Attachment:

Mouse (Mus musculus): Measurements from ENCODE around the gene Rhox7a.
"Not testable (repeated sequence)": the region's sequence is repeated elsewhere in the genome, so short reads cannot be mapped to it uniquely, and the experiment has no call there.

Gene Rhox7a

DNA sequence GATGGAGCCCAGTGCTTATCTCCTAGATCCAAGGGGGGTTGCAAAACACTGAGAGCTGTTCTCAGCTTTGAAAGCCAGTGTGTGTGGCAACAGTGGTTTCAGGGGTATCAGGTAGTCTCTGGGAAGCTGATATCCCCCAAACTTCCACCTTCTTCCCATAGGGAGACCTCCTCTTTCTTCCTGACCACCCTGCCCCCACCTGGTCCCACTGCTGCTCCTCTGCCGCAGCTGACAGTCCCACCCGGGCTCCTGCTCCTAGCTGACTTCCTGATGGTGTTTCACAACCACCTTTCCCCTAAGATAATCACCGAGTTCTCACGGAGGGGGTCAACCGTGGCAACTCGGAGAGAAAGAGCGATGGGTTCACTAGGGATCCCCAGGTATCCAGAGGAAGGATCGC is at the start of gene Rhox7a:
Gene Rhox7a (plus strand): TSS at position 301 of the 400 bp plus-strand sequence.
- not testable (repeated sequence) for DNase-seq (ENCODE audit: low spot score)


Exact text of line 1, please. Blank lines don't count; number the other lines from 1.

Mouse (Mus musculus): Measurements from ENCODE around the gene Rhox7a.